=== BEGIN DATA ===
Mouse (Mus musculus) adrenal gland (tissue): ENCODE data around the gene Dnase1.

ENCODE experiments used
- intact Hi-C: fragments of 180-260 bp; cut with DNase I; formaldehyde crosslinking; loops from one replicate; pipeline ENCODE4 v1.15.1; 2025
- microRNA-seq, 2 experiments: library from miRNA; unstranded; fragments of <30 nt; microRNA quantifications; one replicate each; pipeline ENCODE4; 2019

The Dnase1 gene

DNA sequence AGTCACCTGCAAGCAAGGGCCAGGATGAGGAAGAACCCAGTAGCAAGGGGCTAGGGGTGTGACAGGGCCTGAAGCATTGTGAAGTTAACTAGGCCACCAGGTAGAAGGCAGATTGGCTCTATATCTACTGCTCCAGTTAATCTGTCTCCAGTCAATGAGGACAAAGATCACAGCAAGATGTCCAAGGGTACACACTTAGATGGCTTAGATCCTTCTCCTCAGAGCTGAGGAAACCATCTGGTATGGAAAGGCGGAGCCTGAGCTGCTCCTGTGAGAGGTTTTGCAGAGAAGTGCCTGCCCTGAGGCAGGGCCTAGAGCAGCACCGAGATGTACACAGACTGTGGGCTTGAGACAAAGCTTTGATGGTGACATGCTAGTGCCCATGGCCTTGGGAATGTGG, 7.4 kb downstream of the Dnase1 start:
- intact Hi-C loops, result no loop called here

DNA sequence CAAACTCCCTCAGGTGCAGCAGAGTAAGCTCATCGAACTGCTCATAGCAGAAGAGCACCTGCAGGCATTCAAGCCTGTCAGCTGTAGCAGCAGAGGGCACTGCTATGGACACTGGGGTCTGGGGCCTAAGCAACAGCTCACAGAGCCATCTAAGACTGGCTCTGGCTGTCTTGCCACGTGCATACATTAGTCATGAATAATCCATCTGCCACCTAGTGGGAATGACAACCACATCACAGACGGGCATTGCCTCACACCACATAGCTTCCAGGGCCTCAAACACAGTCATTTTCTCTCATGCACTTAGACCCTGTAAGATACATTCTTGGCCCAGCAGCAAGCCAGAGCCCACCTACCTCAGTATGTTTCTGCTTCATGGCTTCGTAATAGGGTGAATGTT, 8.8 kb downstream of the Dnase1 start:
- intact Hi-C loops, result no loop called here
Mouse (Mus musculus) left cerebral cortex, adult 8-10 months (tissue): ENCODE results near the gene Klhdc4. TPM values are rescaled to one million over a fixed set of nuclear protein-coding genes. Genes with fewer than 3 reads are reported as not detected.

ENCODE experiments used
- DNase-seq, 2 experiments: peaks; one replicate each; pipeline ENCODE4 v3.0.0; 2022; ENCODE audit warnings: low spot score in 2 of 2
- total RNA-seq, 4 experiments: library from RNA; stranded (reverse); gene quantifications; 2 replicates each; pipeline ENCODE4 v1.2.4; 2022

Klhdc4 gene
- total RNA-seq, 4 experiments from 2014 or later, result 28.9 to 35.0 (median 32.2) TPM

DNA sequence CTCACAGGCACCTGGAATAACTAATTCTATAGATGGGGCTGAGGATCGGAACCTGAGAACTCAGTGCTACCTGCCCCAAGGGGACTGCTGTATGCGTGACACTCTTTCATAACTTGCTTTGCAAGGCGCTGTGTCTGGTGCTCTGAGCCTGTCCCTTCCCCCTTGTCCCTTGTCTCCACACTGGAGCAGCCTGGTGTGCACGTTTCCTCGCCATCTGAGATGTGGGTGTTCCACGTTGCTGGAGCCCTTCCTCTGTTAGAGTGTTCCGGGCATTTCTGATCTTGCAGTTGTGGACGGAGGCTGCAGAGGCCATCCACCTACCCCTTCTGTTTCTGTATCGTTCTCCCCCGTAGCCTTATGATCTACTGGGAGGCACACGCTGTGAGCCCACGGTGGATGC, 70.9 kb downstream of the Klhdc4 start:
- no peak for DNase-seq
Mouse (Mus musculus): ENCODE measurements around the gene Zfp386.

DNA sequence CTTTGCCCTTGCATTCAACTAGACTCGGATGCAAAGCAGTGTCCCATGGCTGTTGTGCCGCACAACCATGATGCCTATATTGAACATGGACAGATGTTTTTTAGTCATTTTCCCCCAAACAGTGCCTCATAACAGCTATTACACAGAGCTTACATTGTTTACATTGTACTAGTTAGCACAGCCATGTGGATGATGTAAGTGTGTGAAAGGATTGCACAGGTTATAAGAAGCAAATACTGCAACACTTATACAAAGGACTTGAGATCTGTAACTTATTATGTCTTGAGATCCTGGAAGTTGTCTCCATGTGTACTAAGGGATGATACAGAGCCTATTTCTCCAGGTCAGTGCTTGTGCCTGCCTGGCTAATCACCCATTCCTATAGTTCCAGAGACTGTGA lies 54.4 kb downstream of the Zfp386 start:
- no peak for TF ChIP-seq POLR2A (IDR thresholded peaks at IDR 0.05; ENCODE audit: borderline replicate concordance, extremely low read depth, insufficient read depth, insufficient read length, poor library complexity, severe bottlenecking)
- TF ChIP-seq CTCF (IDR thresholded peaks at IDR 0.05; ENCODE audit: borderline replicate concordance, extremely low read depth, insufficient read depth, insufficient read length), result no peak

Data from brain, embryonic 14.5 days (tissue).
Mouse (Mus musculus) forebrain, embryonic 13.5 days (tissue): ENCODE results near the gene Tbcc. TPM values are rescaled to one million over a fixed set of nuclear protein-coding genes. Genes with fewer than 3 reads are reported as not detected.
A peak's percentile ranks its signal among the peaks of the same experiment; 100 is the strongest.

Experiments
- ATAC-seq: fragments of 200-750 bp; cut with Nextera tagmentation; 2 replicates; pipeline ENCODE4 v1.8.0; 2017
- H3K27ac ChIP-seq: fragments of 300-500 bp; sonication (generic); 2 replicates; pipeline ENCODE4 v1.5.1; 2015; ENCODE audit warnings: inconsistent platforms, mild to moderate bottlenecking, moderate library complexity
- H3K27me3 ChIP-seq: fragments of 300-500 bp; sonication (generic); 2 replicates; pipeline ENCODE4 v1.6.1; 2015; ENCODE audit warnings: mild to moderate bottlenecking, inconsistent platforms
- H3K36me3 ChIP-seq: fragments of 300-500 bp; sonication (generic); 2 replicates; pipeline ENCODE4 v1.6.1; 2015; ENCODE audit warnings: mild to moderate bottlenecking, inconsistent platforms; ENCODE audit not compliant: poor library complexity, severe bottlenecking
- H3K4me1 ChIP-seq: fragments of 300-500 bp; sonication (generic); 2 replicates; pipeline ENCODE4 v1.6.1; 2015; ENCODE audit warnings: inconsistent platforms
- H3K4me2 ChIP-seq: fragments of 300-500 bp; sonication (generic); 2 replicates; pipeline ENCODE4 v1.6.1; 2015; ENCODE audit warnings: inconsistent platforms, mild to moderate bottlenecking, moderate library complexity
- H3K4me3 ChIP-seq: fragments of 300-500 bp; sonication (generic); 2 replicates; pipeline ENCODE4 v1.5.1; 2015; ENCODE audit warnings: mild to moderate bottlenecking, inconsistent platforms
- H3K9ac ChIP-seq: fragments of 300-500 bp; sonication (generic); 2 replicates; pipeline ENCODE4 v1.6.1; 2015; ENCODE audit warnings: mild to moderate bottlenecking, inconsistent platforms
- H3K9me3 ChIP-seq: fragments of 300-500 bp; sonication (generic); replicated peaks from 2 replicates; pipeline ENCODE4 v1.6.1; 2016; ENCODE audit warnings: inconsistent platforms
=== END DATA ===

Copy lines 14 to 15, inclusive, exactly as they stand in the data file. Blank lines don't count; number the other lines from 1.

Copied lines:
Klhdc4 gene
- total RNA-seq, 4 experiments from 2014 or later, result 28.9 to 35.0 (median 32.2) TPM